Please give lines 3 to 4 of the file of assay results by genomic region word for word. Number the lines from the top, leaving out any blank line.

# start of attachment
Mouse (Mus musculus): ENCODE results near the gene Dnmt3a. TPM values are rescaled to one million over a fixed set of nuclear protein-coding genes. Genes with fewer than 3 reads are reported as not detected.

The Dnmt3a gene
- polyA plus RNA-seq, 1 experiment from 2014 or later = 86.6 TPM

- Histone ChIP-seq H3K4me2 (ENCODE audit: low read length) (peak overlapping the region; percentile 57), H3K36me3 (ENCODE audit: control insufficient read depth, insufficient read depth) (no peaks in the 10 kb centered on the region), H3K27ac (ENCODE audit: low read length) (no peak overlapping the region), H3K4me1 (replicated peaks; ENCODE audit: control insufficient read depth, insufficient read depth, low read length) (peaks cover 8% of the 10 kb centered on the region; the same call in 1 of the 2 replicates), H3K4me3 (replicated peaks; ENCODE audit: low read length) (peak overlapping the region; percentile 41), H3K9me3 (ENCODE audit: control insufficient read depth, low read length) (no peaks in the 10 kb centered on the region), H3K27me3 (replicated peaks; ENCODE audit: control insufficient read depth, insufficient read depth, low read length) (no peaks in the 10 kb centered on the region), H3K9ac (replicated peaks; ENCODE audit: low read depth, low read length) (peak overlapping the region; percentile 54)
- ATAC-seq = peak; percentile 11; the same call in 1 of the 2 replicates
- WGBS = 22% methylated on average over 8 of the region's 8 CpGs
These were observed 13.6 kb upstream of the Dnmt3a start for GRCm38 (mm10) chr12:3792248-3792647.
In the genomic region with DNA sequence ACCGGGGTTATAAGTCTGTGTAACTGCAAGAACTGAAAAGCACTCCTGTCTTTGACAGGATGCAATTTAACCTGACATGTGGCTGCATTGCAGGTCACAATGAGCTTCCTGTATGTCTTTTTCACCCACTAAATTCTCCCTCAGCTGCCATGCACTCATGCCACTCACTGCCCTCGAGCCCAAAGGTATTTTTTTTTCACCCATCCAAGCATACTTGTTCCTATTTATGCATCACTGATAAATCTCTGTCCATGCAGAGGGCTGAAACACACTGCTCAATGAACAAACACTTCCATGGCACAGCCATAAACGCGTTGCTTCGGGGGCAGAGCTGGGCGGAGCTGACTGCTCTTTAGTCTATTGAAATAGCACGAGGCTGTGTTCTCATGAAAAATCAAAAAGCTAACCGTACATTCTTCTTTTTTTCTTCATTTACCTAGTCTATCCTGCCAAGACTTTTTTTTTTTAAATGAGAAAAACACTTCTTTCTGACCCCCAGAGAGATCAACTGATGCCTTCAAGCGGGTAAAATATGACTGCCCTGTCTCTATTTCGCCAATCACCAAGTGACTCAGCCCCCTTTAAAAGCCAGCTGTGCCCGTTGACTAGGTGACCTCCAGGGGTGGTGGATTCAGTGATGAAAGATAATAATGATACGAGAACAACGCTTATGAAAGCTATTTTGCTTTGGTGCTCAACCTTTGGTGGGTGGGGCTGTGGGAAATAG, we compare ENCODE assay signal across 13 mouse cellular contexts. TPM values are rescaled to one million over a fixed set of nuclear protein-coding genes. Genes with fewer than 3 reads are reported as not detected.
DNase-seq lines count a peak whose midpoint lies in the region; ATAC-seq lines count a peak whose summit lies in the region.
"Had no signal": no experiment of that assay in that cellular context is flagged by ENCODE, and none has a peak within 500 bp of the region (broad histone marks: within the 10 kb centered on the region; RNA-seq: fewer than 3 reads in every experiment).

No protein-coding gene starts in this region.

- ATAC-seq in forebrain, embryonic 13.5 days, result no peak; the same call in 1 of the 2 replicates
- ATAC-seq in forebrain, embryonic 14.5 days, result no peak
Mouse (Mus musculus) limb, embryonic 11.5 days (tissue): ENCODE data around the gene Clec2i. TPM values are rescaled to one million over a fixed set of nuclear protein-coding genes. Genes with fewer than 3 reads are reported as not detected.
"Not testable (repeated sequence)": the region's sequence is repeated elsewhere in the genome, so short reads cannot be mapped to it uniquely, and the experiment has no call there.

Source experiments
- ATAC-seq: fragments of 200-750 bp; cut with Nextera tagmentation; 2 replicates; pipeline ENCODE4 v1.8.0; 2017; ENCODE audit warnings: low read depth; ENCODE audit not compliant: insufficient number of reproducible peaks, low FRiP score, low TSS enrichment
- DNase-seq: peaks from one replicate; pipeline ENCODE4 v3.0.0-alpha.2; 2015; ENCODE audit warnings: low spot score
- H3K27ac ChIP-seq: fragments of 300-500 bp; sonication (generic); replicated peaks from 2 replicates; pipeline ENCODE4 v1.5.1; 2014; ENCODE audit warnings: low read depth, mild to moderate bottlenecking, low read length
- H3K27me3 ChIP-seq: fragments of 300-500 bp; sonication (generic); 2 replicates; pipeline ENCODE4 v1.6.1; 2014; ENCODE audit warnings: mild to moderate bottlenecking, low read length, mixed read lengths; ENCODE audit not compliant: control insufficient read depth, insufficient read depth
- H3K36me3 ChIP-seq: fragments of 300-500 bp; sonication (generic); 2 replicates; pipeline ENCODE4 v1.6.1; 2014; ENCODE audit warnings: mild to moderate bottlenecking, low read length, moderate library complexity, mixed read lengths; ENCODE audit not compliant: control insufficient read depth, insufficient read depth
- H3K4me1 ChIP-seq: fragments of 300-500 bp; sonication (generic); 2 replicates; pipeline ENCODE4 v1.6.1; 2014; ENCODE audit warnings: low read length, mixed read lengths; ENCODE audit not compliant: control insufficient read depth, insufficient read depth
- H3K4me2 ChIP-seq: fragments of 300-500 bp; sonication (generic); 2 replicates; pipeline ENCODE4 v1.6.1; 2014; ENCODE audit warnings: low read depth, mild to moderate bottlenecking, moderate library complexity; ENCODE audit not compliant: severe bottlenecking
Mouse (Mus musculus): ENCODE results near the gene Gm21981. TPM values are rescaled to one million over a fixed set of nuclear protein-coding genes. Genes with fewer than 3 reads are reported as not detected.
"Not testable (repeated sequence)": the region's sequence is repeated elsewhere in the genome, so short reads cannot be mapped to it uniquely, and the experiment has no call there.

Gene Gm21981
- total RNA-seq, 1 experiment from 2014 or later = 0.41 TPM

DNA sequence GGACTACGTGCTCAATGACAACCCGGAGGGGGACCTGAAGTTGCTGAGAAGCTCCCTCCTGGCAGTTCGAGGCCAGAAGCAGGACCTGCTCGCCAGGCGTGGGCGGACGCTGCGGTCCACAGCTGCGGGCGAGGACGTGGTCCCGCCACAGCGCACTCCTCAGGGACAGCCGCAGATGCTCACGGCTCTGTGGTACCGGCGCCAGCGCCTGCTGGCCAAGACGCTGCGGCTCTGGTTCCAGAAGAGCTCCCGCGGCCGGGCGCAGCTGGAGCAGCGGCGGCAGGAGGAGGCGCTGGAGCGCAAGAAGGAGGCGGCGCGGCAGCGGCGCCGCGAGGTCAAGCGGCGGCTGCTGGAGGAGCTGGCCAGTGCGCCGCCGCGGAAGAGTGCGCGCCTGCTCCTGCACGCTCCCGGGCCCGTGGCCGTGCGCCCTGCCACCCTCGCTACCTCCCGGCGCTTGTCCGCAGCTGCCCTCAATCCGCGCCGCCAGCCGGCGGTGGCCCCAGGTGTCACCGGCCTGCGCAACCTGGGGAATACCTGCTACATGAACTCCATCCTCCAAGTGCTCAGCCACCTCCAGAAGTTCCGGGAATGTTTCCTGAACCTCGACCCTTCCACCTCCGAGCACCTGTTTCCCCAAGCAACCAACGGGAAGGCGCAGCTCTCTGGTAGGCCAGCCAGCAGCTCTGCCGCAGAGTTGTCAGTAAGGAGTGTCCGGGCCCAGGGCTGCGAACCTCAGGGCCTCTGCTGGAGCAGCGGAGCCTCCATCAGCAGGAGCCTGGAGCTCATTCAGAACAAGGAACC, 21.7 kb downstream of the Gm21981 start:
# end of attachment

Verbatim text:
- polyA plus RNA-seq, 1 experiment from 2014 or later = 86.6 TPM

- Histone ChIP-seq H3K4me2 (ENCODE audit: low read length) (peak overlapping the region; percentile 57), H3K36me3 (ENCODE audit: control insufficient read depth, insufficient read depth) (no peaks in the 10 kb centered on the region), H3K27ac (ENCODE audit: low read length) (no peak overlapping the region), H3K4me1 (replicated peaks; ENCODE audit: control insufficient read depth, insufficient read depth, low read length) (peaks cover 8% of the 10 kb centered on the region; the same call in 1 of the 2 replicates), H3K4me3 (replicated peaks; ENCODE audit: low read length) (peak overlapping the region; percentile 41), H3K9me3 (ENCODE audit: control insufficient read depth, low read length) (no peaks in the 10 kb centered on the region), H3K27me3 (replicated peaks; ENCODE audit: control insufficient read depth, insufficient read depth, low read length) (no peaks in the 10 kb centered on the region), H3K9ac (replicated peaks; ENCODE audit: low read depth, low read length) (peak overlapping the region; percentile 54)